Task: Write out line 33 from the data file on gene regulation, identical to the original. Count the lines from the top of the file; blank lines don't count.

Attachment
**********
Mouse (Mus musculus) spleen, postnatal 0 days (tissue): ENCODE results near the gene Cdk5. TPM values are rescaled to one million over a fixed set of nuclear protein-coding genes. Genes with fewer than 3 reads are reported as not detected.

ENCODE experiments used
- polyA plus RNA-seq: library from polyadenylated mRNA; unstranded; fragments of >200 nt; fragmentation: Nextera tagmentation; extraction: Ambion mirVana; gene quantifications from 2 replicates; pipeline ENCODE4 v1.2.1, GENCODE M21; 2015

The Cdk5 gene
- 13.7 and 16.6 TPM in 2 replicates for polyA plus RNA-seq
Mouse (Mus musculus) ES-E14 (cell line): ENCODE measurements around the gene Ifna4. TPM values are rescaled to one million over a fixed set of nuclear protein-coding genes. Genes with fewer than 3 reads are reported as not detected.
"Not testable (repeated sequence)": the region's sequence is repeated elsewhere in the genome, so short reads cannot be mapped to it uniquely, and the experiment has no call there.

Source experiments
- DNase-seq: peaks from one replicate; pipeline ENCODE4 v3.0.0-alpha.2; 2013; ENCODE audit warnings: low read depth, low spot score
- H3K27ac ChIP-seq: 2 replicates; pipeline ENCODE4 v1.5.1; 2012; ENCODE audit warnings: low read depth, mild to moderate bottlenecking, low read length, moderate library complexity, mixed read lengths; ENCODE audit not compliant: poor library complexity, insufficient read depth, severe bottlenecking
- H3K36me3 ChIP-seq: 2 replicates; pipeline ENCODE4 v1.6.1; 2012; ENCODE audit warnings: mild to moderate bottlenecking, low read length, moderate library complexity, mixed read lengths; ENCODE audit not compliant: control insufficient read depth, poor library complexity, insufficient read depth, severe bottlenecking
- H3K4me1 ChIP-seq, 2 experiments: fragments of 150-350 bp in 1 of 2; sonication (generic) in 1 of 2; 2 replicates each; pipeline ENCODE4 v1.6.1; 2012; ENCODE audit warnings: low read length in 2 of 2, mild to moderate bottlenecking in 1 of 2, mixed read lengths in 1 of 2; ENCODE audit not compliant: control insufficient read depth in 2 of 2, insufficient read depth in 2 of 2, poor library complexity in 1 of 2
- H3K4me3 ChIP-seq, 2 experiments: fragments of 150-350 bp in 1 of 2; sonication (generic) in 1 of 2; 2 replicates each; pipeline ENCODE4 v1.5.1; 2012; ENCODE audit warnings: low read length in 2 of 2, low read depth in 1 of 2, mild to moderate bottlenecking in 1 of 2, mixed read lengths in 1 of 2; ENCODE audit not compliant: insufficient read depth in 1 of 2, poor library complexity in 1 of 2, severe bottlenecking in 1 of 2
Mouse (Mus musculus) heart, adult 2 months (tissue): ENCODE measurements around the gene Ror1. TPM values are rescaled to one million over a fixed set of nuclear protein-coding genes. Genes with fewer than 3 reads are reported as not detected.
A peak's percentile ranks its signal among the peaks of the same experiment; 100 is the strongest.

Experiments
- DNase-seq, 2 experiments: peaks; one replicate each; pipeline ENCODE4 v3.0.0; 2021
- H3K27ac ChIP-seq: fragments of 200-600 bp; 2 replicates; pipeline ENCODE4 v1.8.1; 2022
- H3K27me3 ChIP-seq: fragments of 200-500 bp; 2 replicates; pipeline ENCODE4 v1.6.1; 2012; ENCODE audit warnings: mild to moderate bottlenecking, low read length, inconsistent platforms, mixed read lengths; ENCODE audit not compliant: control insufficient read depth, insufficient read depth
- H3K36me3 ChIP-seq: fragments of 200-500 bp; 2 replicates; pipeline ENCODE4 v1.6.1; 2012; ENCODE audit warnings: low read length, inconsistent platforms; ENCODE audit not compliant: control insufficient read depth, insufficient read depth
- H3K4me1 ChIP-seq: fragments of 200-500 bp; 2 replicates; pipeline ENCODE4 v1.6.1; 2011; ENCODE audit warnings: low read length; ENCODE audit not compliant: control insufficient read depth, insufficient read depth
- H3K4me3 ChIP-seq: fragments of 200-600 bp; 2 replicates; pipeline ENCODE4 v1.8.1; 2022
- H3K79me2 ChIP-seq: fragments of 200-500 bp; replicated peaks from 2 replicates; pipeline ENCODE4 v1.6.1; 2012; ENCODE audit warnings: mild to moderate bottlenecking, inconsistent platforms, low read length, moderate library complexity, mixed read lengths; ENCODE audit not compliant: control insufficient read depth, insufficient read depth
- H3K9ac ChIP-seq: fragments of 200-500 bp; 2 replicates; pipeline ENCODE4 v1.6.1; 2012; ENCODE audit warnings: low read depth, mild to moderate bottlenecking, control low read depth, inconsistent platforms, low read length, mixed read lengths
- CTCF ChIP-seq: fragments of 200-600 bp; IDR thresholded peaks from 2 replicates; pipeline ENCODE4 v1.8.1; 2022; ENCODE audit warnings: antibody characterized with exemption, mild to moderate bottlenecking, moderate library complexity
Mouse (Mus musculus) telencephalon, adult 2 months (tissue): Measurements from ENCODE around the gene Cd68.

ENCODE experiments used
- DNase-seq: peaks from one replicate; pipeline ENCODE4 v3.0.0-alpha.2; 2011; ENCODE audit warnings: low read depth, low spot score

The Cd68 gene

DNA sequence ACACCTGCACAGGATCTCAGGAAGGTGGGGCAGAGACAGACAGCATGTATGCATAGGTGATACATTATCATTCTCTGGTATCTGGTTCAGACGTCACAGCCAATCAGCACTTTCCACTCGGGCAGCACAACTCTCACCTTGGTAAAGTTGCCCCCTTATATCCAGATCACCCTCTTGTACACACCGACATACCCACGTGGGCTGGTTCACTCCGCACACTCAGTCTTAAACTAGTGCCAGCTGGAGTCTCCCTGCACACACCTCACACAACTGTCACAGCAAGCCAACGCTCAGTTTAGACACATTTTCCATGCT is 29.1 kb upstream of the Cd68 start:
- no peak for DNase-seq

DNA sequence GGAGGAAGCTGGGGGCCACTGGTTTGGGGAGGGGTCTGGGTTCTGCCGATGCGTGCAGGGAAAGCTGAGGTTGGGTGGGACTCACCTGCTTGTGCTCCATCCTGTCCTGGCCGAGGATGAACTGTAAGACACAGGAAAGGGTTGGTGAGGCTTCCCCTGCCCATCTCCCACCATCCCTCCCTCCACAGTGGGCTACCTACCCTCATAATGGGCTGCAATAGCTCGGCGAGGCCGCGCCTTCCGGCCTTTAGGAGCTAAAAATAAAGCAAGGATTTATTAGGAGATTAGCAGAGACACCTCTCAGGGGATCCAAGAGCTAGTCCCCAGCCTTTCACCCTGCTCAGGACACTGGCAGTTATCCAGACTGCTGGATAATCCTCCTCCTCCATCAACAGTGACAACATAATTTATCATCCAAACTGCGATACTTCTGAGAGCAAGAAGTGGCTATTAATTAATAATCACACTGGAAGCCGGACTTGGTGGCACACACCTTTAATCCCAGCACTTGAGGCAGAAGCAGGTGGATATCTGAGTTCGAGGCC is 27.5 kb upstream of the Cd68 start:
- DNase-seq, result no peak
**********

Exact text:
- DNase-seq, result no peak